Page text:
8. Stores have different hours than what you’re used to.
I’ve talked about this one several times on my blog before. In many smaller French towns, stores will be closed between 12 and 2 for lunch and then close for good for the day sometimes as early as 5 or 6 p.m. Barely anything is open on Sunday (and sometimes Monday as well, just to annoy foreigners like myself. Kidding. Not really.). This goes for all kinds of shops, banks, the post office and more. This isn’t a hard and fast rule — there are exceptions with some places being open later, at lunch time and on Sunday mornings — but in general (and especially outside of big cities), France isn’t known for its round-the-clock business hours. Plan accordingly and adapt.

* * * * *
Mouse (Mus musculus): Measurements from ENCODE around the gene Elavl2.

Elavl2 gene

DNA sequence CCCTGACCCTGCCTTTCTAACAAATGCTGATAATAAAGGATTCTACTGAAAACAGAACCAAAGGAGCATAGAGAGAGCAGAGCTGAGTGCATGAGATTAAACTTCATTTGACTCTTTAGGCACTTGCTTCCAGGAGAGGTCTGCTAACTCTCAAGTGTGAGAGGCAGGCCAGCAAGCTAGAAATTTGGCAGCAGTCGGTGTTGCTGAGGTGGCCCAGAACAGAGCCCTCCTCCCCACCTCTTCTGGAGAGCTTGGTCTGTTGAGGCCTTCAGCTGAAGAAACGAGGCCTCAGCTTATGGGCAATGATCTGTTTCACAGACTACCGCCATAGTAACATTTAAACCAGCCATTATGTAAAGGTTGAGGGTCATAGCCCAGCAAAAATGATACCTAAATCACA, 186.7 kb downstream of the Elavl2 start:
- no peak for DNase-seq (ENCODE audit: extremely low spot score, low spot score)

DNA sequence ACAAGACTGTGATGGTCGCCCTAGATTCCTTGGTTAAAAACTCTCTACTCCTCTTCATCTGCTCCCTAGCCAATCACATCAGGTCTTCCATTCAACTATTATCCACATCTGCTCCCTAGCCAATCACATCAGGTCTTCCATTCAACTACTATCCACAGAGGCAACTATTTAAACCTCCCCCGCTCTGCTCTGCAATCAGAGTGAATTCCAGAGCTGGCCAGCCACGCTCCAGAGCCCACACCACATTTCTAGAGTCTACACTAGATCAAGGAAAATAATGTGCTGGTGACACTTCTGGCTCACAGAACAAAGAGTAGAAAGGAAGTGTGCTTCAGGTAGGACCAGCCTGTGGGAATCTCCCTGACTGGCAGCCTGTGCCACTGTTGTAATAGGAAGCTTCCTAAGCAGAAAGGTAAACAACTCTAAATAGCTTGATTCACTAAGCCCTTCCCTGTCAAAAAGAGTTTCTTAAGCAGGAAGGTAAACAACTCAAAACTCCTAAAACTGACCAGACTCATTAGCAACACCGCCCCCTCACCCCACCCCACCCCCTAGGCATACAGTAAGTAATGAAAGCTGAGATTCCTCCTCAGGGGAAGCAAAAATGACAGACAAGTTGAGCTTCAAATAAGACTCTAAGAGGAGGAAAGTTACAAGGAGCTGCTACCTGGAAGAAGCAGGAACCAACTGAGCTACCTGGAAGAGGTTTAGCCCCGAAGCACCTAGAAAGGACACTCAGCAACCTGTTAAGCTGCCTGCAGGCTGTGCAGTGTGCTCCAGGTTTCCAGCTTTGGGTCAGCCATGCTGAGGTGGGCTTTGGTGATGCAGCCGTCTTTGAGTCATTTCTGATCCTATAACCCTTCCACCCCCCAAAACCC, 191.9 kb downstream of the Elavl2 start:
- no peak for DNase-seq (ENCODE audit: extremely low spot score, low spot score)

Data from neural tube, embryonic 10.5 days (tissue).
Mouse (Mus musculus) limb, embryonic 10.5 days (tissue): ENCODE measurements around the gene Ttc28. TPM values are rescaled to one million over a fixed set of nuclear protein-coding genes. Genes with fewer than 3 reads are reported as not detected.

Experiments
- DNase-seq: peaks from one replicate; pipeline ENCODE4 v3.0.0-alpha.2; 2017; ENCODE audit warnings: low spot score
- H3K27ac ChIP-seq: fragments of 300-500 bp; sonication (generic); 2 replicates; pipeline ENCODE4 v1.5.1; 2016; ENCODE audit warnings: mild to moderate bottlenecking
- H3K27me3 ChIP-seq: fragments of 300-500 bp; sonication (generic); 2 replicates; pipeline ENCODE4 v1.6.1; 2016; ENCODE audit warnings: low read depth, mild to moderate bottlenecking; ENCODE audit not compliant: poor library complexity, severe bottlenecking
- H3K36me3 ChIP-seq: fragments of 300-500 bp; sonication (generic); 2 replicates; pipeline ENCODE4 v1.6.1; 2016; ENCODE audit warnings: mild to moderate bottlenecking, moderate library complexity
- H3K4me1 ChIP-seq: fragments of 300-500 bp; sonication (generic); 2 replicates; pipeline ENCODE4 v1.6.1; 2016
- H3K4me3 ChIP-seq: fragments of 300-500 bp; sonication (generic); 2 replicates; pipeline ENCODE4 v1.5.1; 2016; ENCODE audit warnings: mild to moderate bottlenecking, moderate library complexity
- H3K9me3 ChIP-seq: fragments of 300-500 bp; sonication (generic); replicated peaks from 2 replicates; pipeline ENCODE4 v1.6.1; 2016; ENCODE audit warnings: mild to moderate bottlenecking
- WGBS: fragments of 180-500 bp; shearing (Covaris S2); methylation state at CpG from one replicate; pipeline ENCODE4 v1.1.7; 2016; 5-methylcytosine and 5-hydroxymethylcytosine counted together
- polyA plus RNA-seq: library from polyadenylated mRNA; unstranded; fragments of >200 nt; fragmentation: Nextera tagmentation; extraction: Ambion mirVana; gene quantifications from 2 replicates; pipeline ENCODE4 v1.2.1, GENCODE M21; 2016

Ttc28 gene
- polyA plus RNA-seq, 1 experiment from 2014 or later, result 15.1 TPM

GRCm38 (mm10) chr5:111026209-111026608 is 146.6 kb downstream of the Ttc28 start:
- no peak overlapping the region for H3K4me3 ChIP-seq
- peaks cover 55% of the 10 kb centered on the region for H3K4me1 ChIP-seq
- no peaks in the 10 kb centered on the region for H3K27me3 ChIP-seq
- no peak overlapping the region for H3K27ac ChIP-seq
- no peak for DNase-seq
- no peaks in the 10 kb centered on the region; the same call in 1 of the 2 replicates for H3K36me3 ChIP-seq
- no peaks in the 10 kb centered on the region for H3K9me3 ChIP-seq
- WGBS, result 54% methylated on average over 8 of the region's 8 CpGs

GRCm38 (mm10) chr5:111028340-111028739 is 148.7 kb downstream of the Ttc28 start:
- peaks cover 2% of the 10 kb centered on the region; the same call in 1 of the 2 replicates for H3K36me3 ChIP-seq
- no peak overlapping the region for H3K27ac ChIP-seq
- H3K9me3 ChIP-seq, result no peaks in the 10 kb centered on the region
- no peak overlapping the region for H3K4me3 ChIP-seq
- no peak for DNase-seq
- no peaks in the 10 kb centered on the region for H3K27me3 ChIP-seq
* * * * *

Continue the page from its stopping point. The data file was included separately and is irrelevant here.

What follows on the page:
9. Strikes are a way to get what you want.
Strikes are pretty common among teachers and those in the transport industry and a recent doctor strike really surprised me. So expect to hear about strikes often. They can be a major pain when traveling if all the pilots or railway workers are on strike. But if strikes work in France, so be it.
10. Baguettes really are a dietary staple.
In the past year, I can count on one hand the number of times I’ve bought a baguette. And I think they were all for when we were having guests. Sure, Americans like their bread but the French LOVE bread. It’s not just a stereotype you hear about the French — they really do buy baguettes daily and they taste great! Just like a fork is a mealtime essential, so is a baguette. It’s not an uncommon sight to see people walking down the street with a baguette and newspaper neatly tucked under their arm. A quick stop in the boulangerie is a daily occurrence for the French and it makes me smile.
11. Everything takes time.